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As Verizon shifts content strategy, T-Mobile US CEO bids Go90 a snarky farewell

Verizon’s Oath will now serve as primary content distribution platform

Verizon launched its Go90 mobile content distribution platform in 2015 in partnership with broadcasters MTV, Comedy Central, ESPN, Vice and other media producers. In June, the operator pulled the plug on the service, opting to fold it into its media brand Oath, a combination of acquisitions of AOL and Yahoo, which includes mobile video and advertising, and is headed by former AOL CEO Tim Armstrong.

The company said in a statement: “Following the creation of Oath, Go90 will be discontinued. Verizon will focus on building its digital-first brands at scale in sports, finance, news and entertainment for today’s mobile customers and tomorrow’s 5G applications.”

As is his wont, T-Mobile US CEO John Legere took a moment to highlight his firm’s own focus on mobile video based on the acquisition of Layer3 TV while also throwing major shade at Verizon’s investment in Go90.

From a blog post, styled as a letter addressed to Verizon and Go90, Legere said, “Thank you for teaching us what not to do…It seems like just yesterday you were telling us how you were going to reinvent the ad model or spending bajillions to broadcast epic dunks or hiring Matt Damon for original programming or stuffing bloatware down our throats.”

“We hardly knew you, and you’re already gone,” Legere continued. “I know the tens of people who watched you are probably pretty torn up right now, but I know they’ll get through. We’re pretty torn up too. You gave us so much to laugh about. So. Very. Much.”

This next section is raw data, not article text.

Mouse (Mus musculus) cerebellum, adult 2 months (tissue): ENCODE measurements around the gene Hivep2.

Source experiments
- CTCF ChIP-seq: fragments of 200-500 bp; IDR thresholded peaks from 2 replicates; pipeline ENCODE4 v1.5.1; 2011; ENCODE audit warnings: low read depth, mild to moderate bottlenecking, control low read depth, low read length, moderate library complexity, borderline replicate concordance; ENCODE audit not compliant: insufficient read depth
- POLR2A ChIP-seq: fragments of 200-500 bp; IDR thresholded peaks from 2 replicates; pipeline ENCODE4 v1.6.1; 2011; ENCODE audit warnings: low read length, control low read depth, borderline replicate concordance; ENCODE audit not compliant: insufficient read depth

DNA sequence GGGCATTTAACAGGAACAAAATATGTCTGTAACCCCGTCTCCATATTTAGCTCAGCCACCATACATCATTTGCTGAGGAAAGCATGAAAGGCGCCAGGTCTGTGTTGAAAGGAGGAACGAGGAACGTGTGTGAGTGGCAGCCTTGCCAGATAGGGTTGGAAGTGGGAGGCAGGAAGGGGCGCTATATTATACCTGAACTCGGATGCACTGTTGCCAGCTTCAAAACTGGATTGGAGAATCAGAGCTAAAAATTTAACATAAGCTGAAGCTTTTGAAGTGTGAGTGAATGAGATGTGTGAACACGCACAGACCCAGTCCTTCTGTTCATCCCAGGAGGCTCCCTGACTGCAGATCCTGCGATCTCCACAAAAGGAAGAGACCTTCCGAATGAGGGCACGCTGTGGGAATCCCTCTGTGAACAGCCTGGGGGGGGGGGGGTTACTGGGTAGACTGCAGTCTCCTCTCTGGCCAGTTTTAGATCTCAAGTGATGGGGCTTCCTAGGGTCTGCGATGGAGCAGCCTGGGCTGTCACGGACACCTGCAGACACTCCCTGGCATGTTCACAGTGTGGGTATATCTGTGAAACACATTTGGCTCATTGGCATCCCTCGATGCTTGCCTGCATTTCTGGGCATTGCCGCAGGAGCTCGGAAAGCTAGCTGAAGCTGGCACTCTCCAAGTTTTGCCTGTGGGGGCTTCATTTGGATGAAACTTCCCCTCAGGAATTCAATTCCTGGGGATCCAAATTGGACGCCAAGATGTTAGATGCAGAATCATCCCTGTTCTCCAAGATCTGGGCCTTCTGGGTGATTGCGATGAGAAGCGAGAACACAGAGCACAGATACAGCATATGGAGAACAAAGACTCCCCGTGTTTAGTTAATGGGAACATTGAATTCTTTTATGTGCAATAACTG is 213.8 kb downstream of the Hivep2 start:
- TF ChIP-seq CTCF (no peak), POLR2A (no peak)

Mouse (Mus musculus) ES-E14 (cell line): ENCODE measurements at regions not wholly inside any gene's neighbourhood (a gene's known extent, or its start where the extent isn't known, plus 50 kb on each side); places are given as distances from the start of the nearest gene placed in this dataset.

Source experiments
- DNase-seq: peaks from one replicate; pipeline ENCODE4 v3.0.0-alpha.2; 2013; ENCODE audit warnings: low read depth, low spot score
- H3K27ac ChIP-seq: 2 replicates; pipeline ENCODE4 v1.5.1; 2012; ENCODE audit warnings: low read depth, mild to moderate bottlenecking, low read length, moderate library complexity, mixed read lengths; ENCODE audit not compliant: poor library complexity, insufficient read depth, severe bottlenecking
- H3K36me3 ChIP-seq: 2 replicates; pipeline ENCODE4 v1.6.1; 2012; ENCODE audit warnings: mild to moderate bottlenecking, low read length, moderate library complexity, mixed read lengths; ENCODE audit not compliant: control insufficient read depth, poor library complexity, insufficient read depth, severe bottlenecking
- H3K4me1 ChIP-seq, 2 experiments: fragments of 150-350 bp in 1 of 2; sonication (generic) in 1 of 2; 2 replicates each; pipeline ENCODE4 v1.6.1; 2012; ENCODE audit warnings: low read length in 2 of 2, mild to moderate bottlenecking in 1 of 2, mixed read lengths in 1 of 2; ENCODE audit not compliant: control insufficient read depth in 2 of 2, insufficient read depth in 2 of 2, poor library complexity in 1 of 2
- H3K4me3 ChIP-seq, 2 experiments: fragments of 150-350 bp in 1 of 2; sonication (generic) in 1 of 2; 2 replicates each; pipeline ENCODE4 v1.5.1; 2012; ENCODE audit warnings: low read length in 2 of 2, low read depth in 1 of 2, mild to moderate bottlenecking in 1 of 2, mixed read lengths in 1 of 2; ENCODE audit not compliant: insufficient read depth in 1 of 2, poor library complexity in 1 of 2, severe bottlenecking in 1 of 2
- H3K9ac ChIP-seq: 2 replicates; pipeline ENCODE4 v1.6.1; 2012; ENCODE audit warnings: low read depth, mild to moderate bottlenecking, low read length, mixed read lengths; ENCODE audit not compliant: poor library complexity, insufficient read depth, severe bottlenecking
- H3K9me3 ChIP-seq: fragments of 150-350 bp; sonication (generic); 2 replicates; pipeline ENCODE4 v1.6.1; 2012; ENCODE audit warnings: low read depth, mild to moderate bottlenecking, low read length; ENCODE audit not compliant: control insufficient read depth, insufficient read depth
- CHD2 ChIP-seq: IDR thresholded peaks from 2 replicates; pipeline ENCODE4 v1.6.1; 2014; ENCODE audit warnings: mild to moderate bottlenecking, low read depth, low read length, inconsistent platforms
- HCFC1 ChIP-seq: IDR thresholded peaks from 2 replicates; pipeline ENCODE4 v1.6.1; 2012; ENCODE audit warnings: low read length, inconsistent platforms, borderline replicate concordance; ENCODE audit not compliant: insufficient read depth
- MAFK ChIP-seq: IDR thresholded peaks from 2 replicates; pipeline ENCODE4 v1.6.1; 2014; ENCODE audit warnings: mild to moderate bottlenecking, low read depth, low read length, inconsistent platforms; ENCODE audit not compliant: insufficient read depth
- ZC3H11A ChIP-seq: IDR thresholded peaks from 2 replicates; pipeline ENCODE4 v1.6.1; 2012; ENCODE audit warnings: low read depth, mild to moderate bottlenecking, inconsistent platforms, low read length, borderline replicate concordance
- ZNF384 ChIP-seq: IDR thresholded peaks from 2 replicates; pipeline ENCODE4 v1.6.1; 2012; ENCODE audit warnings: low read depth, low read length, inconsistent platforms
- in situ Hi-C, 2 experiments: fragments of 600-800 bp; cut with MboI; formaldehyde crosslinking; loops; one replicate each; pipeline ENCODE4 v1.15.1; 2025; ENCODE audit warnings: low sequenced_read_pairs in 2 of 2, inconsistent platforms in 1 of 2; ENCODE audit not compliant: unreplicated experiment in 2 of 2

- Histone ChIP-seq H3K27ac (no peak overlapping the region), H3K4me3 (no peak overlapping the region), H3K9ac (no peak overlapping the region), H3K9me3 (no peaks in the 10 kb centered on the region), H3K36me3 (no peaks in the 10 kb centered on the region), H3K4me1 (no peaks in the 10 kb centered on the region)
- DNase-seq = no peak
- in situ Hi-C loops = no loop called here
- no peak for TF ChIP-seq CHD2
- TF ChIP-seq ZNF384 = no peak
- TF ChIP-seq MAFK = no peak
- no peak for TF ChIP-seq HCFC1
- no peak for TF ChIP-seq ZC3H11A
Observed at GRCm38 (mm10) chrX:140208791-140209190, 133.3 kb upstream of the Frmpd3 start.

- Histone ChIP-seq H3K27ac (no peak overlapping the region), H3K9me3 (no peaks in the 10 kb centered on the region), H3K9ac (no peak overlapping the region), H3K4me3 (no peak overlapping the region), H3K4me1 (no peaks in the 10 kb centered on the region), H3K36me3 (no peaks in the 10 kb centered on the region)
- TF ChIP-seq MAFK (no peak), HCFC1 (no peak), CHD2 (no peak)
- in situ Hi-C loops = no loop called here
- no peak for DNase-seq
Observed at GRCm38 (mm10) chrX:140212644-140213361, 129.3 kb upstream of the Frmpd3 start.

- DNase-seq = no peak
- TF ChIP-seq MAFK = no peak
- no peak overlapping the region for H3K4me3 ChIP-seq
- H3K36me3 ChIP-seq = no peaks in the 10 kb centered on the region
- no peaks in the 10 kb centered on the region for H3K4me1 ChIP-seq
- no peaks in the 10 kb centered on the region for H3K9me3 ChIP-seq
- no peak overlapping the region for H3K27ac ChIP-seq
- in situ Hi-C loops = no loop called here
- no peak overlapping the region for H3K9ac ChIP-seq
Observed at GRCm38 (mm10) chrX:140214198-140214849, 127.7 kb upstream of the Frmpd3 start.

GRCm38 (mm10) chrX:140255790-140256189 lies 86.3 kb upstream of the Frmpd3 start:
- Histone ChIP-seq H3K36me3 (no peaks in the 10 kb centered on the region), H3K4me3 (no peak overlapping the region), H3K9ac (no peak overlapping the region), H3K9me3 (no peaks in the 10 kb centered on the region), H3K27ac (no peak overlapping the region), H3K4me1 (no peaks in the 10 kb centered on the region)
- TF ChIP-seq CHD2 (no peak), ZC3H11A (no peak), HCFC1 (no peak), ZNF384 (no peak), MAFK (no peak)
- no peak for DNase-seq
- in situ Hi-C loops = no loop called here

At a conference hosted by Recode in February, Armstrong all but said Go90’s days were numbered, referring to it as “a super ambitious project. We had two separate strategies” for Go90 and Oath, he said, and “now it will be one strategy. We have taken Go90 into Oath. The brand will remain. I don’t know for how long.”



Sean Kinney, Editor in Chief
Sean Kinney, Editor in Chief
Sean focuses on multiple subject areas including 5G, Open RAN, hybrid cloud, edge computing, and Industry 4.0. He also hosts Arden Media's podcast Will 5G Change the World? Prior to his work at RCR, Sean studied journalism and literature at the University of Mississippi then spent six years based in Key West, Florida, working as a reporter for the Miami Herald Media Company. He currently lives in Fayetteville, Arkansas.

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